To start with, I suggest asking your boss if you can talk about the back yard. Say something like "Mary, Tom, and I worked a lot to clear that area up. We were hoping to use it as an area to get some sun while we take relaxation breaks. Now it seems you want to convert it to a glassed in office. Is there any way we can re-visit that plan?" Of course, you will change the details to fit the facts of your situation. The boss may say something like:

  • "Oh, I didn't realize and hadn't thought of using it that way, I like that idea."
  • Or maybe "Hmm, I really need that glassed in office, as that potential client loves things like that. However, we can compromise by splitting the space and making some of both."
  • Of course, you might get something like "Sorry, it's my space and I've made my own plans for it."

The first reaction should be to your liking. The second will require some work on both your parts; maybe neither of you will be completely happy, but you'll each get something toward what you want. In the third case you're unlucky; regardless, you'll have tried and let the boss know your feelings about the matter. In the future, improved communications are likely to avoid situations like you are in now.

Another thought: Did you do this clean up on your own time or was it something you did during work? If it's the latter, the boss may be upset with you for doing something outside the scope of your job. (Now, I must get back to work myself!)

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  • He had no plans for the space, just passing comments about what he would like to do with it. I had communicated my intention to re-work the back yard, and he thought it was quite the joke. I do my best to communicate with people because my field does have so many problems with that. I've gotten comments from other staff that this is par for course for him. Looking back, it's not the first time he has presented other ideas as his own. I've made suggestions for our fundraiser that were met with objection, only for him to come back to me later and present it as a new idea. – Jonathon Anderson Jun 18 '15 at 16:34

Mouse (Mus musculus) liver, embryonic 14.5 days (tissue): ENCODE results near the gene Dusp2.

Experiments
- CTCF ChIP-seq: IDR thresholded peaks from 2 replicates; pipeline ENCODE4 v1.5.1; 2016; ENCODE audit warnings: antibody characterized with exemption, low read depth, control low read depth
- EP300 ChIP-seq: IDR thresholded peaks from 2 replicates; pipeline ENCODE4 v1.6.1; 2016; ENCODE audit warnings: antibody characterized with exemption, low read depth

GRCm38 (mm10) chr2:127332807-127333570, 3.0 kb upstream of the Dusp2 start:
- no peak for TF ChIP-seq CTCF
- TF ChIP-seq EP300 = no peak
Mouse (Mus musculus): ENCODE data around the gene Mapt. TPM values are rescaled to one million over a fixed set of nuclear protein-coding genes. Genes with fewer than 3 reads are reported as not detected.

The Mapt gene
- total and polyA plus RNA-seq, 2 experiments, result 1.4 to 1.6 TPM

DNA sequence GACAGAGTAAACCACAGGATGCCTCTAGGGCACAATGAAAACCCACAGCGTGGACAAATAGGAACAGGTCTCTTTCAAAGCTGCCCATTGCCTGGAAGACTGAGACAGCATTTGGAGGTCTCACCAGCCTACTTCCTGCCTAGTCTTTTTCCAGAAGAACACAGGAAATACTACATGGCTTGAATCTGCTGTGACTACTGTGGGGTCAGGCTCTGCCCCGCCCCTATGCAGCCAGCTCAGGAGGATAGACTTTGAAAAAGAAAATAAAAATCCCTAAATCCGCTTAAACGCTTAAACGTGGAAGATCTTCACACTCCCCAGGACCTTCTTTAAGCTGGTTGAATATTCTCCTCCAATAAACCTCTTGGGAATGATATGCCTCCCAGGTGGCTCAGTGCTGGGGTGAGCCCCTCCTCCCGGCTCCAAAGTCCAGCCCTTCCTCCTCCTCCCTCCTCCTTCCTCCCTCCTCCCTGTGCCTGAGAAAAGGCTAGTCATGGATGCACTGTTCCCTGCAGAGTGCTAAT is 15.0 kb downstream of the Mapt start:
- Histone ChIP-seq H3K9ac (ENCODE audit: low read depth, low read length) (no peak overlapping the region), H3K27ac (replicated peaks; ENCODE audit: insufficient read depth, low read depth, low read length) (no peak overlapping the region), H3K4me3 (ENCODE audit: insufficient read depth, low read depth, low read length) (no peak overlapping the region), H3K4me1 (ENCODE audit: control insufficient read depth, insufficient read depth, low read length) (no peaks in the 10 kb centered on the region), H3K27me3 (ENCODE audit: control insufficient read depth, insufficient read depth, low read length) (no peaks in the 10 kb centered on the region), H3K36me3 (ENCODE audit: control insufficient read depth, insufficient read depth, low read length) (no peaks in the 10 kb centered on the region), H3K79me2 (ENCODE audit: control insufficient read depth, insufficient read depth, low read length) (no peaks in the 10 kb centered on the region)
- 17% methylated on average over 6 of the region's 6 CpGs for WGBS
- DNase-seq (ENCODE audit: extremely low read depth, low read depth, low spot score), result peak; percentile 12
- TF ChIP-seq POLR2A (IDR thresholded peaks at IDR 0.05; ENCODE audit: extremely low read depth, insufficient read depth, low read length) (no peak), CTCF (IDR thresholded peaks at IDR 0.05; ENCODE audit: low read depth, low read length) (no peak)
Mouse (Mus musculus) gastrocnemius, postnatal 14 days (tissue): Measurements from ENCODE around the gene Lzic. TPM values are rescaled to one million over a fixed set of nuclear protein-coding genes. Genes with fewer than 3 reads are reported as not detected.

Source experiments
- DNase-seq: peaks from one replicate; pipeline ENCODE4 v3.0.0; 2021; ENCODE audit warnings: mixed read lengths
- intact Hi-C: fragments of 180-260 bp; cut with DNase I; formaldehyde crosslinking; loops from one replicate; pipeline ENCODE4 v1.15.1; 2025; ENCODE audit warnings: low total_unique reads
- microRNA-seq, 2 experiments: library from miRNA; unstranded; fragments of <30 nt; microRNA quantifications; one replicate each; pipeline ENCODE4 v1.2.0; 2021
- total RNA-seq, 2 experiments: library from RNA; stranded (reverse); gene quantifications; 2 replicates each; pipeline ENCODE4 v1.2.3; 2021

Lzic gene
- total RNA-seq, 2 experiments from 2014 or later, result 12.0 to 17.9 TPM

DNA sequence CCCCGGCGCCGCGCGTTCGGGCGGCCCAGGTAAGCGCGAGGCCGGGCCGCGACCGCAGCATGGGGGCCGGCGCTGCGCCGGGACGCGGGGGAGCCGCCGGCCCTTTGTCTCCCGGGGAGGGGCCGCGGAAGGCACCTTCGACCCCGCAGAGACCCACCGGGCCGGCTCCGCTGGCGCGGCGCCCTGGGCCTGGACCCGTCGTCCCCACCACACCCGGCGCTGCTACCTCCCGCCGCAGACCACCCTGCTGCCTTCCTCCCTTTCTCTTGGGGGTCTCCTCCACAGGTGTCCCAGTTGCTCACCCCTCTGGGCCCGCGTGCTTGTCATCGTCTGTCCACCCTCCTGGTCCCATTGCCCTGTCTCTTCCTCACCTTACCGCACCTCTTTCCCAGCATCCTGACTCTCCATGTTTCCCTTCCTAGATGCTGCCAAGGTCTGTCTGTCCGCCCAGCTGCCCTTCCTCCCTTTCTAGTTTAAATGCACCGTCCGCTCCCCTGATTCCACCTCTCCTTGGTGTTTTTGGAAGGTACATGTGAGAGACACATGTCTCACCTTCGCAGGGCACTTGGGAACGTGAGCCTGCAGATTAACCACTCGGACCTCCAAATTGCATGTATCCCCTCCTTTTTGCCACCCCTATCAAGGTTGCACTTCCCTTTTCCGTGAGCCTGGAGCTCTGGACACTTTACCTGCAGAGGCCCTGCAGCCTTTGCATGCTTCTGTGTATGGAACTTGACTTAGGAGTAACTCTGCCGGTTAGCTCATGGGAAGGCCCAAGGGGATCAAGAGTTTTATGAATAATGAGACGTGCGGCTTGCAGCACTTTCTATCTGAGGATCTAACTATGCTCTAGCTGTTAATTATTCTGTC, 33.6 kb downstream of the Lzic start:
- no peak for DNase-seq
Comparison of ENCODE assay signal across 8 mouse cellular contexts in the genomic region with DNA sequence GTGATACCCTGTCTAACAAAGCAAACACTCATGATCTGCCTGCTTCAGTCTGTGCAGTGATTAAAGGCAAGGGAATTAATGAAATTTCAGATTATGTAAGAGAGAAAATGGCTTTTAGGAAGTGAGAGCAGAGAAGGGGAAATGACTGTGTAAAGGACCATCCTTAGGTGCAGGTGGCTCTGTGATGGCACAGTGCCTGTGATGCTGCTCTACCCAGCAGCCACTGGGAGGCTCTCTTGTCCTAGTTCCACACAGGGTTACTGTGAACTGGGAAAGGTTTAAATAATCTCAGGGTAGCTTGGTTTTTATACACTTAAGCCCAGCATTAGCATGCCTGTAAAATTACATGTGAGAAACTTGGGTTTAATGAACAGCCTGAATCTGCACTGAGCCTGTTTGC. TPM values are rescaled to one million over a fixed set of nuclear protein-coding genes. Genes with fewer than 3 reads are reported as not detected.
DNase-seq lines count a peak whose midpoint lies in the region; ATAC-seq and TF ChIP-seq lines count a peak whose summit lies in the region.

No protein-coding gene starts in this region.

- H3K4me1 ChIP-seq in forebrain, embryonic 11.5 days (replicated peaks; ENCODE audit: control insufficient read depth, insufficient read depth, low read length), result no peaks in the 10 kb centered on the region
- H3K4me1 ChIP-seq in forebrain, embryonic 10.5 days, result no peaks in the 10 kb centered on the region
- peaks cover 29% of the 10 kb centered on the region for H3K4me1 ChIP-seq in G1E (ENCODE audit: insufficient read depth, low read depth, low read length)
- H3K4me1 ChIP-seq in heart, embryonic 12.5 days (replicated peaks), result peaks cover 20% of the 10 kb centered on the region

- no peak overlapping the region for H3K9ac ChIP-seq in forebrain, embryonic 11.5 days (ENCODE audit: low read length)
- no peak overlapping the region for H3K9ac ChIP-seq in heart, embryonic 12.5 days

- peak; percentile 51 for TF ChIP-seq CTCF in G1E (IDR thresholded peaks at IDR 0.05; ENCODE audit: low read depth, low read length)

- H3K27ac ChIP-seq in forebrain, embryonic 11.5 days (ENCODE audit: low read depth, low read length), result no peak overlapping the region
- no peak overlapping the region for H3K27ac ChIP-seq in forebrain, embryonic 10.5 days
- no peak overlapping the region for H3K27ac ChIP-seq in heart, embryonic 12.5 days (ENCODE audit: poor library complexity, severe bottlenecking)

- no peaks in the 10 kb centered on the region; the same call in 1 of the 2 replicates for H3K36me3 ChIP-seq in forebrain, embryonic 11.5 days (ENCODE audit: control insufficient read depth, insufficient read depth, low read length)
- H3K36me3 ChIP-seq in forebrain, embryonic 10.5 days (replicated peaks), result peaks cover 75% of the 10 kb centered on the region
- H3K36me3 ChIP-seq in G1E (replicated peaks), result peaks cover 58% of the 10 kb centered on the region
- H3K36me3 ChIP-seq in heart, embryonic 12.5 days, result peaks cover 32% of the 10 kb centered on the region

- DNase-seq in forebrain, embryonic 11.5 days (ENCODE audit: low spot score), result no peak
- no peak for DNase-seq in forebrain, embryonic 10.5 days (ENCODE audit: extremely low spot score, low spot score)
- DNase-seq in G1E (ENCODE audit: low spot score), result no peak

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    If you had discussed the project in advance and he indicated it was a joke that is a different slant. And you feel he has taken other ideas as his own. You should have included that in the question. – paparazzo Jun 18 '15 at 18:10
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You can certainly talk to him about it. He may very well be impressed by your initiative, though that does not mean he feels a need to consult you on further developments, nor does he have any obligation too. (Unless more has happened than you've disclosed, you are not being bullied.)

If you would like to be part of the project, you can certainly raise that with him. But the solution here is to raise it with him directly as with any other project: professionally, emphasizing your interest and initiative, and see if there's a way of getting involved now that it's becoming a formal, organisational project.